At the beginning of May 2023, a new bill to amend certain laws to increase the competitiveness of the economy was submitted for public consultation. The bill proposes amendments to many laws, but the most important of these is the regulation of construction right in the Civil Code.
Under the new legislation, the holder of a construction right may construct or use a building on or under the surface of a real property. This means that he has the right to construct a building and use the real property for this purpose, as well as the right to possess, use and benefit from the building constructed. The construction right is a marketable right, may be transferable, may be subject to succession, and may be held simultaneously and jointly by several holders, subject to the rules on common ownership.
Construction right is mainly comparable to a usufruct right, but it gives the rightholder a stronger basis in that it grants him, in addition to the right of free use and enjoyment, the right of free disposal of all the works and their components which are created under the right. The fact that construction right is a transferable and encumberable right also provides an additional possibility and advantage compared to the usufruct right.
The construction right can be established by a written contract for a limited period of time, and in addition to the contract, it also requires the registration of the right in the land register in favour of the holder. The establishment of a construction right may be free of charge or for consideration, as freely agreed by the parties. In the latter case, the holder of the construction right is obliged to pay a one-off and/or periodic recurring fee, the amount and due date of which must be specified by the parties in the contract establishing the right.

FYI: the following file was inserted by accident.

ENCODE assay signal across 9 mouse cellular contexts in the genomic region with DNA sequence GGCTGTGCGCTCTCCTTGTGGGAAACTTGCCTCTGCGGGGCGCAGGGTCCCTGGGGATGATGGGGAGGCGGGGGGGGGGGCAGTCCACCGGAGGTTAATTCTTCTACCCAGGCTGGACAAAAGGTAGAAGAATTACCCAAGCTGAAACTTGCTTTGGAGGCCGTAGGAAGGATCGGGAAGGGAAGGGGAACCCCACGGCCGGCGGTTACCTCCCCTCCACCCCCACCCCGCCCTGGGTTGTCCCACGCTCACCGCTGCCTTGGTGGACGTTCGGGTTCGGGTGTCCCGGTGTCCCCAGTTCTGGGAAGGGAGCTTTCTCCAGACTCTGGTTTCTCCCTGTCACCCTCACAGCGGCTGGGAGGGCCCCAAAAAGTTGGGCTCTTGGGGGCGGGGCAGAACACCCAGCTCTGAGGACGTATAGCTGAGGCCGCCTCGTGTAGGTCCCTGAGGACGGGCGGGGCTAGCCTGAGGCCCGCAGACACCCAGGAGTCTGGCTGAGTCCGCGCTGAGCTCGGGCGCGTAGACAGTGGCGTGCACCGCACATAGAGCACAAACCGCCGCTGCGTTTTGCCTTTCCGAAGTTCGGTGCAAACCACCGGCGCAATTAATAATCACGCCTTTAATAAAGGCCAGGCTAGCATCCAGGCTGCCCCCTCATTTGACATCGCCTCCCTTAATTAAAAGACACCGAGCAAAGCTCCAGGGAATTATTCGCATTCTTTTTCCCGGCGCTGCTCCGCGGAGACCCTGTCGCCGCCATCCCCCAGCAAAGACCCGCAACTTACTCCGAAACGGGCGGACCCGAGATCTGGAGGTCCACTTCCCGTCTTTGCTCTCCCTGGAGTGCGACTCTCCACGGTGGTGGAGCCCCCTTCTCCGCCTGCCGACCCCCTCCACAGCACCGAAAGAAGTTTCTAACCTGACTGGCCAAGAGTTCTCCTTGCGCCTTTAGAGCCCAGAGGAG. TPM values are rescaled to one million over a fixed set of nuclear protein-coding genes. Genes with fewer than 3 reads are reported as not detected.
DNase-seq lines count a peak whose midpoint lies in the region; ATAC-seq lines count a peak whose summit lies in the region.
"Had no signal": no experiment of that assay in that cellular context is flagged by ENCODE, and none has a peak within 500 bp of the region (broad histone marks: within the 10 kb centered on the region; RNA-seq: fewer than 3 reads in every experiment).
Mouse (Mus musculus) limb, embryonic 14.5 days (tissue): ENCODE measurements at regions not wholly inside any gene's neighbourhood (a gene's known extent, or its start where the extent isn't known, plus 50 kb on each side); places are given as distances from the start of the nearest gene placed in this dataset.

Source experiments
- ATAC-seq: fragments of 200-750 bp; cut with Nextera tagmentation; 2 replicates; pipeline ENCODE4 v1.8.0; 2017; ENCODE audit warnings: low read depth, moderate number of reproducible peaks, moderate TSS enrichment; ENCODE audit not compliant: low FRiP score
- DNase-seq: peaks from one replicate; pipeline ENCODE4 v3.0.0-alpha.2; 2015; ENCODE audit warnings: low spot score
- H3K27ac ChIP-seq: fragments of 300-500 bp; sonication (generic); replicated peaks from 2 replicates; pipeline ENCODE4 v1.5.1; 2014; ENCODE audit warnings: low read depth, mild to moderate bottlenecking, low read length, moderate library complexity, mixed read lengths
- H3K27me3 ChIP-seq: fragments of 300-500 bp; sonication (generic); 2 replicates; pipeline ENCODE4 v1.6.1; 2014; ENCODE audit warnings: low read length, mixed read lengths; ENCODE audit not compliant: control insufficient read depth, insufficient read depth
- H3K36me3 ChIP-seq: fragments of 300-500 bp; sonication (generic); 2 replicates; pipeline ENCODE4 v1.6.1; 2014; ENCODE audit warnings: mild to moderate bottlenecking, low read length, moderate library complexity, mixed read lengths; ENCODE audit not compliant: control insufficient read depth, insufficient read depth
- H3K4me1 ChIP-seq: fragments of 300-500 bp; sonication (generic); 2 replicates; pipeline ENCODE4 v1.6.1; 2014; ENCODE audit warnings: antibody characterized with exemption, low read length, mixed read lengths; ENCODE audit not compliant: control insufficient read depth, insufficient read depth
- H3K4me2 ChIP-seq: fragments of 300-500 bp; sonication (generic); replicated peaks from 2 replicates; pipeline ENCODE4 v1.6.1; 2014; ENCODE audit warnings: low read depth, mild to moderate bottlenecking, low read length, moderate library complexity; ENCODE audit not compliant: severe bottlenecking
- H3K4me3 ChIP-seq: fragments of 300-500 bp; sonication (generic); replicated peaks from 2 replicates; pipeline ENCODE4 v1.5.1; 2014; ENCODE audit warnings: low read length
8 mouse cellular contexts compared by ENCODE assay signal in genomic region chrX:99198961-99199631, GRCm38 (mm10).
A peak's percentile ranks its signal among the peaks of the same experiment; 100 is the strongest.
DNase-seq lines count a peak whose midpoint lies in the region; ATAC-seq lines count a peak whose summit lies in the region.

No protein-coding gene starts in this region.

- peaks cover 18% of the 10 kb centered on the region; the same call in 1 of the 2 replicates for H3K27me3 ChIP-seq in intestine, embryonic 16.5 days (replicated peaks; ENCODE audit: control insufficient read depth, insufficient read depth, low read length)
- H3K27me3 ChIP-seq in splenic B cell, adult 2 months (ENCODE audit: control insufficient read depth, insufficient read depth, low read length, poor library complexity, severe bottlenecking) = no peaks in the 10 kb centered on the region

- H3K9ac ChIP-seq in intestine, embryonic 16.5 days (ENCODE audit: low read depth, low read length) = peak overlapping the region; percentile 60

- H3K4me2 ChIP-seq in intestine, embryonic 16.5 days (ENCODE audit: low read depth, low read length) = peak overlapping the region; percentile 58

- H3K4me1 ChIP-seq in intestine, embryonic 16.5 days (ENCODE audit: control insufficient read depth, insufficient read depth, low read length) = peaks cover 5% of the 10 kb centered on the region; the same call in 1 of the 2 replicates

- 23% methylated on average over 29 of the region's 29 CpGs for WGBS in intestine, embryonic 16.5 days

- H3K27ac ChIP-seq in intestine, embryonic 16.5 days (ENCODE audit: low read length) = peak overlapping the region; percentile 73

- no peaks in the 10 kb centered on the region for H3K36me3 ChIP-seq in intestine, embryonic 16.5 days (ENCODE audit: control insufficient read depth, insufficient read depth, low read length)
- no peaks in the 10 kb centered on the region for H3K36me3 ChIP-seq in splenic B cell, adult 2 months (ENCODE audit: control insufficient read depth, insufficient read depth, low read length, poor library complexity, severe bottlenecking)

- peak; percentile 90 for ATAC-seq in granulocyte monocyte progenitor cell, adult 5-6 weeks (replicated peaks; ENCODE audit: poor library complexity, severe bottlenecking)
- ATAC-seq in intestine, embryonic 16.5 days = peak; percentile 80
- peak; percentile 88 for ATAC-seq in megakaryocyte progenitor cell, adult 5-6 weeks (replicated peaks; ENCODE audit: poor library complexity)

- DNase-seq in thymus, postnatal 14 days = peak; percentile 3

The bill provides for the possibility for the owner of the real property to establish the construction right for its own benefit as the beneficiary and to pledge it independently, however, a so-called “consumer” may not establish or hold construction right on the real property which he owns - except by inheritance.
The construction right will cease to exist if the rightholder has not exercised it for fifteen years or, if it has been established for more than fifty years and fifty years have elapsed from the date of its establishment. It is also important to emphasise that the transfer or encumbrance of the real property subject to the construction and vice versa are independent from each other.
A building established under a construction right remains part of the real property concerned even if the owner of the property and the holder of the construction right are different persons unless otherwise agreed by the parties, which is possible under the bill, according to the rules on the separate ownership of the building and the land. Therefore, the construction of a superstructure does not automatically create an independent right of ownership.
The reintroduction of the construction right could also have an economic stimulating effect. Currently, the financing of investments in buildings and technical equipment have a barrier to economic growth and competitiveness. The difficulty is caused by the fact that the building or structure to be constructed in the future cannot be mortgaged or accepted as collateral for a loan and cannot therefore, serve as adequate collateral for the financing needed to carry out the project.
Solar power plant investments are a typical example in this context, since the value of the investment is not only the asset to be installed and built, but also the power plant licence and the long-term takeover guarantee associated with the land. As in the case of renewable energy investments, the right of construction could significantly facilitate the financing of construction projects.
The introduction of this legal instrument is also justified by the fact that, at the same time, a complete overhaul of real estate registration law is underway, which will provide an appropriate basis and opportunity for the reintegration of construction law into the Hungarian legal system.
By Gabriella Galik, Partner, KCG Partners Law Firm